How it all Starts: Alex Wood and Kevin Pillar, the Draft and the First Year

Kevin Pillar and Alex Wood had different draft experiences. Pillar, an outfielder for the Toronto Blue Jays, was a 32nd-round pick in 2011. His signing bonus was $1,000. Wood, a pitcher for the Atlanta Braves, was a 2nd-round pick in 2012. His bonus was $700,000.

They also shared something in common. Both thought they would be taken much earlier than they were.

“I was expecting to go somewhere between the 12th and 20th round,” said Pillar, who was drafted out of Division-II California State University. “I put on pretty good showing at some pre-draft workouts and area scouts told me I could expect to be drafted in that range. I was with my parents and some friends listening to the draft, and it ended up being a long, somewhat miserable day.”

“I’d be lying if I said I didn’t think I should go in the first round,” said Wood, who was selected out of the University of Georgia. “I’m a pretty realistic person and felt I had a legitimate shot at going that high, but draft day came around and I didn’t get any calls until after the first round ended. I thought I was probably one of the three best lefties, but I guess my mechanics scared some teams off.”

Wood was more highly regarded than Pillar, and he had another advantage when it came to bonus negotiations.

Pillar was a senior, which meant he little or no leverage. If he didn’t take what the Blue Jays offered, his only option would have been independent ball. Wood, having missed a collegiate season due to Tommy John surgery, had bargaining power.

“I was a redshirt sophomore and had two more years of eligibility,” explained Wood. “That gave me some leverage. During the second round, I told three teams that if I didn’t get around what I ended up getting from the Braves, I was going to go back to school. I ended up getting [$116,700} over slot.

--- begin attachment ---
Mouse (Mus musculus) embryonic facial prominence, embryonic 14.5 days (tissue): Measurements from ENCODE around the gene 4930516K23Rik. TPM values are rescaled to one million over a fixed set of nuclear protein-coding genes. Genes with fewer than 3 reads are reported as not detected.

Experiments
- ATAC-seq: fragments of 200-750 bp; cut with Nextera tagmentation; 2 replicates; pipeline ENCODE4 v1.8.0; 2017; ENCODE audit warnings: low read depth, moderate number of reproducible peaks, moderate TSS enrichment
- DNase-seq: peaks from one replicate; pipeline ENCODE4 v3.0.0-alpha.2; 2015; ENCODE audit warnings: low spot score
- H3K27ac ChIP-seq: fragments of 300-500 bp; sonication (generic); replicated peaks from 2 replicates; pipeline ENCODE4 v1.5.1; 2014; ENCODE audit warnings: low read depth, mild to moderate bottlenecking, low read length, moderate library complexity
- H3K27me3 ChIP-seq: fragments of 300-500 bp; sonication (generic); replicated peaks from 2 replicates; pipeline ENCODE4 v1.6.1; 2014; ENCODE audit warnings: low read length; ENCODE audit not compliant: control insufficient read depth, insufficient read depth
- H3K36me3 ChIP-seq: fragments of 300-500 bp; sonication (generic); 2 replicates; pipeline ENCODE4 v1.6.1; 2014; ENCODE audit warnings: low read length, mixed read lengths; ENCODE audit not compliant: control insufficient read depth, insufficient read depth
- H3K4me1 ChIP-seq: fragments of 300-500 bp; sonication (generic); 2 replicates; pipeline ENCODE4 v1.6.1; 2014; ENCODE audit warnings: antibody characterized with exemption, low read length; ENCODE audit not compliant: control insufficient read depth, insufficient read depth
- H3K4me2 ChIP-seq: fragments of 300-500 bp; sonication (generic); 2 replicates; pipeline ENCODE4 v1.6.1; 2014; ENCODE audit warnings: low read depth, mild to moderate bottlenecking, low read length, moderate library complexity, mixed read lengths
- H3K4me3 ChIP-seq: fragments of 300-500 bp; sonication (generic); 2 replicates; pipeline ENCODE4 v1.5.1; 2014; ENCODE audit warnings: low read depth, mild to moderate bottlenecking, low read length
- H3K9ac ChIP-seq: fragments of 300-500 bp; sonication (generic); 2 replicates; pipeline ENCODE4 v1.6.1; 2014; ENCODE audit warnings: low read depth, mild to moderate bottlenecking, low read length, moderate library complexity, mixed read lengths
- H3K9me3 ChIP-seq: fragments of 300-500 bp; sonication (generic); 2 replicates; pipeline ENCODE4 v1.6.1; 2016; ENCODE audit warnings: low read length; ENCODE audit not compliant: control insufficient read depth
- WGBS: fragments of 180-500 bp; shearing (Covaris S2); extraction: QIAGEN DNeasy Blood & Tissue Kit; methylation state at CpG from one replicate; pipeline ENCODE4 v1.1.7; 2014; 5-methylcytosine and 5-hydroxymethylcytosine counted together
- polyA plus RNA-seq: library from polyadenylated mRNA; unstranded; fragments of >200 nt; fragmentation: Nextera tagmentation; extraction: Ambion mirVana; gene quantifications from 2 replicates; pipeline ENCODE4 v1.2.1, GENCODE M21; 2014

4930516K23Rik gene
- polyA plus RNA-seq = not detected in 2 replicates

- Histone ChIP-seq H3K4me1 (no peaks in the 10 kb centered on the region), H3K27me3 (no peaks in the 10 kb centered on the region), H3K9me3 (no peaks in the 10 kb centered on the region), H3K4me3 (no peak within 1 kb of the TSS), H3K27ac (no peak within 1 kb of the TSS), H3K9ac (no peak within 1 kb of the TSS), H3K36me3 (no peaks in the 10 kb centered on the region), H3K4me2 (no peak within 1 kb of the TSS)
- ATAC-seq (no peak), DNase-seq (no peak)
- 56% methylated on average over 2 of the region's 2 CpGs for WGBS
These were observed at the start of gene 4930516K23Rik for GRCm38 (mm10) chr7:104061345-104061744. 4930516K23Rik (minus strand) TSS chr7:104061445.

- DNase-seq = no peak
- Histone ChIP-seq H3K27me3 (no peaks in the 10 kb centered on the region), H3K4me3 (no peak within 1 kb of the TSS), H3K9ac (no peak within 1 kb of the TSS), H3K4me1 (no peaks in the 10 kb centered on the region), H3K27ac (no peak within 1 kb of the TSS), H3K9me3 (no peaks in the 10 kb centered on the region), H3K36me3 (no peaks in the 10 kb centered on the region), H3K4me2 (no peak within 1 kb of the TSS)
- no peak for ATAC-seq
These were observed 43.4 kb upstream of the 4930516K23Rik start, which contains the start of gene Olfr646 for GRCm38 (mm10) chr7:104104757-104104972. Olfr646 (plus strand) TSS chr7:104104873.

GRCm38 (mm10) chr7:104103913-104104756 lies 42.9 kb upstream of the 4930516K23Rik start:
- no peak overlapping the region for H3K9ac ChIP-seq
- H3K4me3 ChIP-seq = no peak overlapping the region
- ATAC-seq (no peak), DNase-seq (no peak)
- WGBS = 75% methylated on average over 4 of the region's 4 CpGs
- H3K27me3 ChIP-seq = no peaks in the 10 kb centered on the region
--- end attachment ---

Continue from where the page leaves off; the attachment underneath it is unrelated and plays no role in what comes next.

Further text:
“I was at home with my family for the draft. We hooked up the computer to the TV and everyone was going pretty crazy with teams calling to see if I’d sign for a certain amount. Before your name is announced, you pretty much agree to the amount.”

For a lower-round pick like Pillar, bonus negotiations come later.

“I got a call from the areas scout immediately after my pick was announced and he told me how much money they were going to offer,” said Pillar. “He said $1,000, so I asked for $2,000. He said no. Then I asked when I was going to leave and he said tomorrow. I said I’d be there.”

Upon arriving in Florida for mini-camp, Pillar signed a contract and took a drug test. The higher-profile pick did both before leaving home.

“A few days later, the scout who drafted me came over to my house in Charlotte and I signed my contract there,” said Wood. “I’d already taken my drug test. Guys who are going to be drafted in the top rounds – I think it’s if you’re rated among the top 250 prospects – get drug tested before the draft. About a week later I took off for mini-camp at our spring training facility.”

Mini-camp is a draftee’s first exposure to professional baseball. It is short and sweet, and the prelude to a minor-league lifestyle that is anything but glamorous.